How to get into an elite college if you’re Asian

Alice Chen specializes in helping excellent students get into top-ranked colleges and universities. Her bio is here.

In this blogpost, Chen discusses what it takes to gain admission to an elite institution if you’re Asian or White:


Basically perfect

Test Scores:

SAT: 1500+

SAT Subject Tests: 750+

APs: Many 5s


Extraordinary – here are profiles of some of my students – they’ve been generalized to protect student identities

-Asian female applicant: Extremely prestigious international science fair. Grand Prize regional science competition. Highly competitive musician.

-White male applicant: Nationally ranked debater. Student body tri-president. Drama enthusiast. Excellent at computer science.

-Asian female applicant: Researcher at internationally-renowned university – likely to be listed as an author on a paper with research study she designed. Taught self biology. Captain of sports team. Shy but forced self to participate in musicals where she bloomed.

But that’s not all. There are those essays (personal statements):

Typically [they] must be original and outstanding.


-White male student: Originally wanted to write about building confidence as a student body tri-president. I didn’t think the story sent the right message, so under my advice, the student opted to write about experiences as a dishwasher at Cracker Barrel.

Even though he was a top student, nationally-ranked debater and had major leadership, the dishwasher experiences demonstrated that he was humble, worked hard and could work cross-culturally. (His Asian female dishwashing co-workers said he was the “hardest working white boy” they had ever seen.)

Highlighting these character traits worked for him because he was a white male. If he were Asian, I would’ve advised an essay to bring out more classic American style leadership traits, since Asians are stereotyped and penalized for being “hard working” and “humble”.

-Asian female student: Originally wanted to write about high-level scientific research. Her dad did not think she had any hardship stories to share but after getting to know my student, I discovered she had a parent with a serious illness. We decided to focus the main essay on the illness and how it impacted her life mission.

(Afterwards, I ran the two essay ideas – research vs. parent illness – by a former Stanford admissions reader. She agreed the research essay most likely would have resulted in a denial. Essay topics really matter.)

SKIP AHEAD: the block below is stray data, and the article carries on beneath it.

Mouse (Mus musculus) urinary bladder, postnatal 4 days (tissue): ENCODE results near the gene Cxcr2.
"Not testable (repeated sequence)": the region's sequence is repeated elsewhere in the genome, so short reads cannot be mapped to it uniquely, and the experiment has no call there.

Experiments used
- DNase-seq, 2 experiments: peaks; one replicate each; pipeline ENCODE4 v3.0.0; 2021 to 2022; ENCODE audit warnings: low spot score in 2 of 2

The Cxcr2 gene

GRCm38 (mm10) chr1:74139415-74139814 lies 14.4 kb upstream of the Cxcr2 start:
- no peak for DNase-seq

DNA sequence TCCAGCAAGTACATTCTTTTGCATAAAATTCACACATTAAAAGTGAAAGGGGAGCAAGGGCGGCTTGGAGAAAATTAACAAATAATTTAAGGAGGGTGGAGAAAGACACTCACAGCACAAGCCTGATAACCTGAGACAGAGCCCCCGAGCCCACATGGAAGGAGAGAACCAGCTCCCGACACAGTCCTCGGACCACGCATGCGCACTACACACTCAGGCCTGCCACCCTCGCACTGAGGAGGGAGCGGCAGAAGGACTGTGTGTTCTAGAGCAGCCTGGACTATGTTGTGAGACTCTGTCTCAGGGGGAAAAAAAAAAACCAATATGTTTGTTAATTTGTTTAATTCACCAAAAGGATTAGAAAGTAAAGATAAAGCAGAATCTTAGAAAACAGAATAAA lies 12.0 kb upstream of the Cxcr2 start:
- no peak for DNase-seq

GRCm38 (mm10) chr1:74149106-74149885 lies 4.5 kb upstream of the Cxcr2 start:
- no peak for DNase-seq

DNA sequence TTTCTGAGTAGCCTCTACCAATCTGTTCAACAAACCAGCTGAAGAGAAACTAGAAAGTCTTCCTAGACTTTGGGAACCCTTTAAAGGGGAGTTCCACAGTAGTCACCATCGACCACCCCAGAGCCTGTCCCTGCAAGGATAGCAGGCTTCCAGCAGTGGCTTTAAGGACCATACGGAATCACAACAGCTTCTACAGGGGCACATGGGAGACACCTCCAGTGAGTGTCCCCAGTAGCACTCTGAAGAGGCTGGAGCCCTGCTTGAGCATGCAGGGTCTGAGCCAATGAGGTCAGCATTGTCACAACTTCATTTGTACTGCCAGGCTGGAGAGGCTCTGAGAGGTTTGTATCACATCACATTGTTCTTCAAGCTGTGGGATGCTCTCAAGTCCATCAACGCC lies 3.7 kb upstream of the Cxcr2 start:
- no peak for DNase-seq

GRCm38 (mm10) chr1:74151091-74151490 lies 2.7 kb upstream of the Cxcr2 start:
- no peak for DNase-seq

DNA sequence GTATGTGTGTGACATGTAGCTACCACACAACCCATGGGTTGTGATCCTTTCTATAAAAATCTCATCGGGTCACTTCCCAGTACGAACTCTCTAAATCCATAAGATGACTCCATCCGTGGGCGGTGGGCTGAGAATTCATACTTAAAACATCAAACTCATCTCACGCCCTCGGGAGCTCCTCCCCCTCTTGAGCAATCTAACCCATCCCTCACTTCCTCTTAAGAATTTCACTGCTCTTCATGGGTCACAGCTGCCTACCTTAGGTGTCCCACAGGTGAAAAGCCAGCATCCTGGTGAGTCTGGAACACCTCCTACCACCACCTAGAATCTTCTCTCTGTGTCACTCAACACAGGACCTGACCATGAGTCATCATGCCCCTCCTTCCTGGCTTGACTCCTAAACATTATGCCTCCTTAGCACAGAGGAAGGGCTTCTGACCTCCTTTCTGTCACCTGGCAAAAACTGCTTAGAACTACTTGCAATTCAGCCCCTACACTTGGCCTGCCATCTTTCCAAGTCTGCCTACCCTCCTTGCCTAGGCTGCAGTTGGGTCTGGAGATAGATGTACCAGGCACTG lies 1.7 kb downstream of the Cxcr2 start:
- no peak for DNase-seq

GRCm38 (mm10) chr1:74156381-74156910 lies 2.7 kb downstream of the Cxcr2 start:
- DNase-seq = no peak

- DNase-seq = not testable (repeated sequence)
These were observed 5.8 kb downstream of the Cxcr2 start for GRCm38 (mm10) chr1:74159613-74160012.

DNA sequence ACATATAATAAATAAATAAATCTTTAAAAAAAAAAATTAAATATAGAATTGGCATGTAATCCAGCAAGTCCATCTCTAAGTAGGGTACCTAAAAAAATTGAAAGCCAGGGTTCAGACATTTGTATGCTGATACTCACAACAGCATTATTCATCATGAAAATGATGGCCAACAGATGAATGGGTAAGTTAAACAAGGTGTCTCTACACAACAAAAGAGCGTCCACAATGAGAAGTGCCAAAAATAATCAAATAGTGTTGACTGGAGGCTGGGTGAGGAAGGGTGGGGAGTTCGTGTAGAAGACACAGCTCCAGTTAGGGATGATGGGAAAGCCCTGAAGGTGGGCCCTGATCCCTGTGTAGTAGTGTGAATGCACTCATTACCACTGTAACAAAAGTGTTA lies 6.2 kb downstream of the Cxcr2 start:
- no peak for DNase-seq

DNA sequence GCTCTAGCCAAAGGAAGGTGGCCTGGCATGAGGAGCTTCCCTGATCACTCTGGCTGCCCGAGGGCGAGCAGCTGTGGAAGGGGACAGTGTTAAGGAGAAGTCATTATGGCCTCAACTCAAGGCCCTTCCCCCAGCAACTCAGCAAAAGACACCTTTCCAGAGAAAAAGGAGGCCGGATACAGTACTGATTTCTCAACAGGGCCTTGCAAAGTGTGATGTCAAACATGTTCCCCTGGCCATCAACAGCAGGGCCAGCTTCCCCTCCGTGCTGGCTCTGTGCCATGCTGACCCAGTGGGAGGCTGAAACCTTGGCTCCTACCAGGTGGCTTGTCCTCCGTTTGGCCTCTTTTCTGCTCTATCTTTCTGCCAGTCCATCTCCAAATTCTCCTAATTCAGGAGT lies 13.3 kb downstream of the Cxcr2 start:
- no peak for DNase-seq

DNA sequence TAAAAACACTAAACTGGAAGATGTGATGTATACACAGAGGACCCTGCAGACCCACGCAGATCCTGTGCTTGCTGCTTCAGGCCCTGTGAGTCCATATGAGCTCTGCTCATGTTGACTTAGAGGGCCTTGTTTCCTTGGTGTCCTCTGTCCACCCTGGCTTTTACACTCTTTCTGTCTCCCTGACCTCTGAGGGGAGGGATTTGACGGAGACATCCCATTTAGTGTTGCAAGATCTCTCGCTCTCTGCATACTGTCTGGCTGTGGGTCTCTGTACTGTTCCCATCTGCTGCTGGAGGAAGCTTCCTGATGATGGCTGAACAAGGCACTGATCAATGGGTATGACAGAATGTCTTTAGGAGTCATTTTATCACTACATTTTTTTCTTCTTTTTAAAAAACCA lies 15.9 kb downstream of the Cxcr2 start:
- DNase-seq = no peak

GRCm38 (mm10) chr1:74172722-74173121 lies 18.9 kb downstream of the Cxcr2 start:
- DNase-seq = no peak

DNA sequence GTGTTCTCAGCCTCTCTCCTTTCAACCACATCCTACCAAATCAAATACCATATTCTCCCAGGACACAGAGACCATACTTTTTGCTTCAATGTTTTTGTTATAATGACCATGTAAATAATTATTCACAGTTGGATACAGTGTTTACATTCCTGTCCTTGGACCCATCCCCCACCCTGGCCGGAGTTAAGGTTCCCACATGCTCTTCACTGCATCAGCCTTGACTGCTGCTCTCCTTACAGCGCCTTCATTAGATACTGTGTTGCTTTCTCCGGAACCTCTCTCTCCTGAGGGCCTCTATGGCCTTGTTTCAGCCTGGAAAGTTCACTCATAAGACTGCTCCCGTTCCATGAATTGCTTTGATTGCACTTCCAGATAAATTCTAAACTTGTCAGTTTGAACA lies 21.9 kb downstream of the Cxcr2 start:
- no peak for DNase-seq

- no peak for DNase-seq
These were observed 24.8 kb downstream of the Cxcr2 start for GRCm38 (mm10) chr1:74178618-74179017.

(Emphasis added)

Chen concludes with some special advice for Asian applicants, including the following:

If you’re Asian-American, the stereotype among admission readers is that you’re quiet, hard working and interested in STEM.

Use your essays to dispel that myth. Demonstrate the classic white male leadership style (speak out, take initiative, etc.)

And this is important – if you’re an Asian-American male, I typically recommend against writing about STEM for your primary essay unless it’s a truly outstanding take on it. If you’re female, there’s more leeway with that topic. In general, avoid writing about piano/ violin and other stereotypically Asian extracurriculars.

The goal is to stand out, right?

Colleges want diversity and you’re being compared against your Asian-American peers. (They’ll never admit it, but look at the discrepancy in stats between racial groups that’s required to get in).

The last paragraph is the key. In a color-blind admissions regime where all applicants were compared to one another without regard to race, Asians wouldn’t be penalized based on racial stereotyping.

College admissions officers have nothing against serious students, humility, males interested in STEM, or people who play the violin and piano extremely well. Blacks with these qualities would be viewed as stellar candidates for admission.

It’s the racial preferences that force many Asians to present themselves to colleges and universities as other than who they are. That’s one of the many reasons why Chief Justice Roberts was so right to say, “It is a sordid business, this divvying us up by race.”

Unfortunately, the Roberts Court, even with six Justices appointed by Republican presidents, seems strangely reluctant to put an end to that sordid business.

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